Stability of faults with heterogeneous friction properties and effective normal stress

Yingdi Luo, & Jean-Paul Ampuero

Published May 2018, SCEC Contribution #7946

Abundant geological, seismological and experimental evidence of the heterogeneous structure of natural faults motivates the theoretical and computational study of the mechanical behavior of heterogeneous frictional interfaces. Fault zones are composed of a mixture of materials with contrasting strength, which may affect the spatial variability of seismic coupling, the location of high-frequency radiation and the diversity of slip behavior observed in natural faults. To develop a quantitative understanding of the effect of strength heterogeneity on the mechanical behavior of faults, here we investigate a fault model with spatially variable frictional properties and pore pressure. Conceptually, this model may correspond to two rough surfaces in contact along discrete asperities, the space in between being filled by compressed gouge. The asperities have different permeability than the gouge matrix and may be hydraulically sealed, resulting in different pore pressure. We consider faults governed by rate-and-state friction, with mixtures of velocity-weakening and velocity-strengthening materials and contrasts of effective normal stress. We systematically study the diversity of slip behaviors generated by this model through multi-cycle simulations and linear stability analysis. The fault can be either stable without spontaneous slip transients, or unstable with spontaneous rupture. When the fault is unstable, slip can rupture either part or the entire fault. In some cases the fault alternates between these behaviors throughout multiple cycles. We determine how the fault behavior is controlled by the proportion of velocity-weakening and velocity-strengthening materials, their relative strength and other frictional properties. We also develop, through heuristic approximations, closed-form equations to predict the stability of slip on heterogeneous faults. Our study shows that a fault model with heterogeneous materials and pore pressure contrasts is a viable framework to reproduce the full spectrum of fault behaviors observed in natural faults: from fast earthquakes, to slow transients, to stable sliding. In particular, this model constitutes a building block for models of episodic tremor and slow slip events.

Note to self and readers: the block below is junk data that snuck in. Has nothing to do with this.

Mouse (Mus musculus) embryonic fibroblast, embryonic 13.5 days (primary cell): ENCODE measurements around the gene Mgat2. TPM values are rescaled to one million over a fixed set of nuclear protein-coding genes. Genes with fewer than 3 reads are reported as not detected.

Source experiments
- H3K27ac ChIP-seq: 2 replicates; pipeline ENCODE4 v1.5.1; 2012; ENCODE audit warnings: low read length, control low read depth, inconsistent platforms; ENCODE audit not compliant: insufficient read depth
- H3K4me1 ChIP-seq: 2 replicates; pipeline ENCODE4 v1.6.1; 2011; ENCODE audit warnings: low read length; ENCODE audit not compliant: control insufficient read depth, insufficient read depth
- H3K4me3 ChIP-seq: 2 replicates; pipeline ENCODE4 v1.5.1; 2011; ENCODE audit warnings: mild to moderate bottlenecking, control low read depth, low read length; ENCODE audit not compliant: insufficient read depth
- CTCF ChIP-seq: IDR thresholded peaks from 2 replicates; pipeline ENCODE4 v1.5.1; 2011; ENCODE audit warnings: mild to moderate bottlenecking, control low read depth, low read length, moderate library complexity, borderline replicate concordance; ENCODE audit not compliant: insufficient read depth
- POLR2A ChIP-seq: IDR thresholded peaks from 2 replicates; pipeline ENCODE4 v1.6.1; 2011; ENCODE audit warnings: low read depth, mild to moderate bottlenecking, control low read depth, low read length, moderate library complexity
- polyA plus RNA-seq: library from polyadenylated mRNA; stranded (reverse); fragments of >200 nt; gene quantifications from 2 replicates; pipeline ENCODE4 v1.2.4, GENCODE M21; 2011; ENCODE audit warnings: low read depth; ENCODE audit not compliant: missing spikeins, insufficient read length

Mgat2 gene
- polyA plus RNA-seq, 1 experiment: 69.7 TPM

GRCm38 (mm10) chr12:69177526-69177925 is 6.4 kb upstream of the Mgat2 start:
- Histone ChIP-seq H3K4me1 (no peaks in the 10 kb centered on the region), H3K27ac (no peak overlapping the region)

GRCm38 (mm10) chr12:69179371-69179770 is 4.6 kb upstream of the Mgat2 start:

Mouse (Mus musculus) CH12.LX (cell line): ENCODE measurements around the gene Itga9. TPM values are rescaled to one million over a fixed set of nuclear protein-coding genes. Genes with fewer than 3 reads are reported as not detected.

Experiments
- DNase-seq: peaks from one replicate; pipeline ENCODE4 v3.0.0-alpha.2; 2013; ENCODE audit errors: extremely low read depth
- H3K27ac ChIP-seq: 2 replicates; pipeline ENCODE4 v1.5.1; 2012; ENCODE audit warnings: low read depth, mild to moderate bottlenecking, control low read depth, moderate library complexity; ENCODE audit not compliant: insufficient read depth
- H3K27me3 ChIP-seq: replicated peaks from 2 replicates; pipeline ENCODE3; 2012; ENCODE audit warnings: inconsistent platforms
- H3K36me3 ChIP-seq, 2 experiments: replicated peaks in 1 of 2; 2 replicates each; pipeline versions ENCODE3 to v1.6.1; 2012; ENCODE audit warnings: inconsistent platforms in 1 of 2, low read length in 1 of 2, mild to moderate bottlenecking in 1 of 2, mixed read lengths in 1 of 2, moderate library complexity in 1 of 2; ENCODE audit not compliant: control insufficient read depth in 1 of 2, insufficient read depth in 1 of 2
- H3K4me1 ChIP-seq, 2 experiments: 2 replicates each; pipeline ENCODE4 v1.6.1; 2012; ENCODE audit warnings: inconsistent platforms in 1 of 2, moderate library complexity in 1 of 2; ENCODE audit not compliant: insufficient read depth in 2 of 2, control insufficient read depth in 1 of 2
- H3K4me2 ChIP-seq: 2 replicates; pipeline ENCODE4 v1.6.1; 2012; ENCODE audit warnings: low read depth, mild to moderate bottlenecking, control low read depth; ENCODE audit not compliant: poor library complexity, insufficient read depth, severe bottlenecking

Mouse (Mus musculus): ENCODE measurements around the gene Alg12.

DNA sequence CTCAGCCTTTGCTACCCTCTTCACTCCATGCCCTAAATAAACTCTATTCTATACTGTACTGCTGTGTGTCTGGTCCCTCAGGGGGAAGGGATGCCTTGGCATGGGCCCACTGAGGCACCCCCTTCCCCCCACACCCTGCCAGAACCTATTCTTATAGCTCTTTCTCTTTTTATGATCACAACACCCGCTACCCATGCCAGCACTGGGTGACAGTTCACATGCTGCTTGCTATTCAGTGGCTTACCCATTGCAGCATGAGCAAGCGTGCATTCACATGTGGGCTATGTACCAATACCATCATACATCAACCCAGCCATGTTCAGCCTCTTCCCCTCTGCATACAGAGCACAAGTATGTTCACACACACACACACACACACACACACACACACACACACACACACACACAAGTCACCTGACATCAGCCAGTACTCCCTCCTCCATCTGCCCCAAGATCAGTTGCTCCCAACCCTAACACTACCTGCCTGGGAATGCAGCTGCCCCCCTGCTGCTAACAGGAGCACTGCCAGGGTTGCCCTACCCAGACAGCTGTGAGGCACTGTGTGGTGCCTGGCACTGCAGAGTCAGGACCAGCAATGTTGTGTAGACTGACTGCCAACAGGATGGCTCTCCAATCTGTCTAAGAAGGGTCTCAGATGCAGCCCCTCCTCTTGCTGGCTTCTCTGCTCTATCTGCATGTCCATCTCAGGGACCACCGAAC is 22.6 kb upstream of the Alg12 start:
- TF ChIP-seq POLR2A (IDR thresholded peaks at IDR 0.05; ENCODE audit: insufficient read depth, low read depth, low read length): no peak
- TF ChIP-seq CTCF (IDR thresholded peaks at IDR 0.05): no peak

Luo, Y., & Ampuero, J. (2018). Stability of faults with heterogeneous friction properties and effective normal stress. Tectonophysics, 733, 257-272. doi: 10.1016/j.tecto.2017.11.006.